My Trip to the Chevron Refinery Fire

The plume of smoke at the Chevron refinery, seen from the 80 East

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When I heard about the fire at the Chevron refinery last night, I decided to hop in my car and check it out. At about 8:30, I headed out on the 80 freeway, east from Berkeley. Before I even saw the plume, I could smell it: an acrid odor similar to burning plastic. When I got to the plant, the security guards at the gate told me that no one was allowed inside, so I joined a half dozen news trucks across the street. Sirens began to sound, and another reporter told me he thought they were supposed to alert nearby residents to take cover.

He was right: Chevron issued a shelter-in-place alert—meaning that residents should stay inside, close the doors and windows, and block cracks with damp rags or tape—for the surrounding area soon after the fire began at 6:15 and didn’t lift it until close to 11 PM, after the fire was out.

After about a half an hour of waiting around, Chevron spokeswoman Heather Kulp came out to talk to the assembled group of reporters outside. She told us that a diesel leak had caused a fire at the No. 4 crude unit, and that one worker was being treated for a minor burn on his wrist. She couldn’t answer any questions about the air quality, or what exactly the health hazards of breathing in the fumes might be. But I later learned from local news reports that about 200 people flooded local hospitals complaining of difficulty breathing and eye irritation. The Chevron crew took air samples throughout the evening and said it didn’t find any dangerous compounds.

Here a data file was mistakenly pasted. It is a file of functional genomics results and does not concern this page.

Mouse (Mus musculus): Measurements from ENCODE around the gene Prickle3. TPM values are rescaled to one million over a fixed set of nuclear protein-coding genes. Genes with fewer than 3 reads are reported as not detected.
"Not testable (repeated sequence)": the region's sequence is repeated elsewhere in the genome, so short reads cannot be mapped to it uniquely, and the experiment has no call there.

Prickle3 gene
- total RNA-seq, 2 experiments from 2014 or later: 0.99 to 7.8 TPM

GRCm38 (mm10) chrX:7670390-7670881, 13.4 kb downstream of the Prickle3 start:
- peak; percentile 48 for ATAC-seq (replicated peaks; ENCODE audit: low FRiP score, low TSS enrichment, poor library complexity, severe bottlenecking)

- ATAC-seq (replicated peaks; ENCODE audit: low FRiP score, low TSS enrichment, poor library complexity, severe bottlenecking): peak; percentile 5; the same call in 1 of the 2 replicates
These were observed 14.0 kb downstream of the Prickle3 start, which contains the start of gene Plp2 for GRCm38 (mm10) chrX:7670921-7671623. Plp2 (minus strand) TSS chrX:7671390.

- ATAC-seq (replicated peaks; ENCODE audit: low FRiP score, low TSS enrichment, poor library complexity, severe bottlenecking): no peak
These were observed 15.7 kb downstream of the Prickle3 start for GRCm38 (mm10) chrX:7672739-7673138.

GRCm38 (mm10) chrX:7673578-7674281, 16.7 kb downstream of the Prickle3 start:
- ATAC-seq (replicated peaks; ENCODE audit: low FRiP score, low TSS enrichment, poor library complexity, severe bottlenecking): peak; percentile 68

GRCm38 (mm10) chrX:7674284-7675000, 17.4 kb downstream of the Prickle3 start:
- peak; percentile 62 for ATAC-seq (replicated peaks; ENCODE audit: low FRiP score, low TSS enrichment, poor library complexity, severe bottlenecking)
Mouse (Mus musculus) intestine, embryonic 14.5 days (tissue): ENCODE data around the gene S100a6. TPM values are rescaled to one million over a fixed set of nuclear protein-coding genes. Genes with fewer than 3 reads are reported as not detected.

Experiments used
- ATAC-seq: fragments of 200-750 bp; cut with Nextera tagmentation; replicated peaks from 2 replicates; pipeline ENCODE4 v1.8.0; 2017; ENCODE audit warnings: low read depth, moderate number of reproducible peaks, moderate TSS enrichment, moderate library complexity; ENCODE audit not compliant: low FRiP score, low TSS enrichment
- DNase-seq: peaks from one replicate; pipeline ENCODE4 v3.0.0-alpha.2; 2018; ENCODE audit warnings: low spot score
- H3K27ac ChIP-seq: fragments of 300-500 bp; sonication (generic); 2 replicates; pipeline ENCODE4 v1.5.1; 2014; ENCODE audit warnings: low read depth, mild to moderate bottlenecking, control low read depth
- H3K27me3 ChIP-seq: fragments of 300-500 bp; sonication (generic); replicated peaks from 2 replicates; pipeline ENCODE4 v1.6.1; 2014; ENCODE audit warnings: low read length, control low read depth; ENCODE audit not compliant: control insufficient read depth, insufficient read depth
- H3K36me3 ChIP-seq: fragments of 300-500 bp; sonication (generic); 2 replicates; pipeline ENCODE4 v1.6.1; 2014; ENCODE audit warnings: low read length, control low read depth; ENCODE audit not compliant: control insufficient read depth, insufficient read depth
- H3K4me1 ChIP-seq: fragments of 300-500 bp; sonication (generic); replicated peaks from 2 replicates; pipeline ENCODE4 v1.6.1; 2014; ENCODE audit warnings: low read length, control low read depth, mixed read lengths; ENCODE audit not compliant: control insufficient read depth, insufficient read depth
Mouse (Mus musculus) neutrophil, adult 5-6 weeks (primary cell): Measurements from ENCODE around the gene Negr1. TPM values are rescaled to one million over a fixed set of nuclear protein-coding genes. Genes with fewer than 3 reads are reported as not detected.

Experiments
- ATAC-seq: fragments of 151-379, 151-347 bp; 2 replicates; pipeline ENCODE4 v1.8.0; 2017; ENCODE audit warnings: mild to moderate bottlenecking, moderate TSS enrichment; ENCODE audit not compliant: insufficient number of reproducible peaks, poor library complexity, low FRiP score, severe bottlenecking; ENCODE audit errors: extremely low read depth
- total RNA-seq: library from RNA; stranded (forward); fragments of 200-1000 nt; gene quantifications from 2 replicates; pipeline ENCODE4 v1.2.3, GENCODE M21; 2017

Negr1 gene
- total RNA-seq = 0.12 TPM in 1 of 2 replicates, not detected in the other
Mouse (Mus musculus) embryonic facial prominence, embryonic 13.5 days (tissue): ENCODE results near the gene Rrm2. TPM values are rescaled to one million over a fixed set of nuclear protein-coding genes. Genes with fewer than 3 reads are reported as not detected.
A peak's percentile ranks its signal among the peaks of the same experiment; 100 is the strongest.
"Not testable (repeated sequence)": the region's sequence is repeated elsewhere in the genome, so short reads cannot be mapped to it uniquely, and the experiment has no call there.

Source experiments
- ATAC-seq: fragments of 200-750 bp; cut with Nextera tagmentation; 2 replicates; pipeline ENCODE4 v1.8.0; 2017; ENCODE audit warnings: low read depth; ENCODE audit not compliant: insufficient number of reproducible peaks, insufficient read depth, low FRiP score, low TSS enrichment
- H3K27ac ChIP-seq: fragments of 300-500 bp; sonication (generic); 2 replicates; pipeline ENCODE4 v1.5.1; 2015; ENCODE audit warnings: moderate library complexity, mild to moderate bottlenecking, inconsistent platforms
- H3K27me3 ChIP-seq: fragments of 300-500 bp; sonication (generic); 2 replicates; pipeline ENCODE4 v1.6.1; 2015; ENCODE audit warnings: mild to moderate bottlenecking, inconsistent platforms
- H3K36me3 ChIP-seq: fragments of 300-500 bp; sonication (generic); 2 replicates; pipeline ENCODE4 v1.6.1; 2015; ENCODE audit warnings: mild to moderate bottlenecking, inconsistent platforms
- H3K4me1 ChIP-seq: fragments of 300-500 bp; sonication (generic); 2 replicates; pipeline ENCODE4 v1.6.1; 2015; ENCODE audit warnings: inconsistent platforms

Yet when I left the refinery at around 10:30, it still smelled awful, and my eyes were getting itchy. I could smell the fire for most of my drive back home to Oakland. Today the fire is out, but there’s no official report on how much diesel burned. The refinery is one of the biggest in the US; it can process about 240,000 barrels of crude a day. There’s speculation that the fire will cause a spike in California gas prices, though it’s not clear yet how much.

 

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SIX TRUTHS

Reclaiming power from those who abuse it often starts with telling the truth. And in "This Is How Authoritarians Get Defeated," MoJo's Monika Bauerlein unpacks six truths to remember during the homestretch of an election where democracy, truth, and decency are on the line.

Truth #1: The chaos is the point.

Truth #2: Team Reality is bigger than it seems.

Truth #3: Facebook owns this.

Truth #4: When we go to work, we're in the fight.

Truth #5: It's about minority rule.

Truth #6: The only thing that can save us is…us.

Please take a moment to see how all these truths add up, because what happens in the weeks and months ahead will reverberate for at least a generation and we better be prepared.

And if you think journalism like Mother Jones'—that calls it like it is, that will never acquiesce to power, that looks where others don't—can help guide us through this historic, high-stakes moment, and you're able to right now, please help us reach our $350,000 goal by October 31 with a donation today. It's all hands on deck for democracy.

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